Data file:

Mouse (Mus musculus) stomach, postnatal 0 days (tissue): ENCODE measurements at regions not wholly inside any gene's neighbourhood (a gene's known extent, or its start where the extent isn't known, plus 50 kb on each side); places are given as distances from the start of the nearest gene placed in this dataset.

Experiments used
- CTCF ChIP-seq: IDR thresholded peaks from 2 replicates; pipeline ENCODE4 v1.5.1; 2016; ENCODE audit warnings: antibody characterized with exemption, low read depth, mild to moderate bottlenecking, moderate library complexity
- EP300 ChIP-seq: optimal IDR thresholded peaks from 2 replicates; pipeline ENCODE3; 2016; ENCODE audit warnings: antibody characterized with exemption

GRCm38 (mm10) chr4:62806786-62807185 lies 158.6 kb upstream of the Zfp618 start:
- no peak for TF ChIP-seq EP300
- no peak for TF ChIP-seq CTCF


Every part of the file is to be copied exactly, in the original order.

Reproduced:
Mouse (Mus musculus) stomach, postnatal 0 days (tissue): ENCODE measurements at regions not wholly inside any gene's neighbourhood (a gene's known extent, or its start where the extent isn't known, plus 50 kb on each side); places are given as distances from the start of the nearest gene placed in this dataset.

Experiments used
- CTCF ChIP-seq: IDR thresholded peaks from 2 replicates; pipeline ENCODE4 v1.5.1; 2016; ENCODE audit warnings: antibody characterized with exemption, low read depth, mild to moderate bottlenecking, moderate library complexity
- EP300 ChIP-seq: optimal IDR thresholded peaks from 2 replicates; pipeline ENCODE3; 2016; ENCODE audit warnings: antibody characterized with exemption

GRCm38 (mm10) chr4:62806786-62807185 lies 158.6 kb upstream of the Zfp618 start:
- no peak for TF ChIP-seq EP300
- no peak for TF ChIP-seq CTCF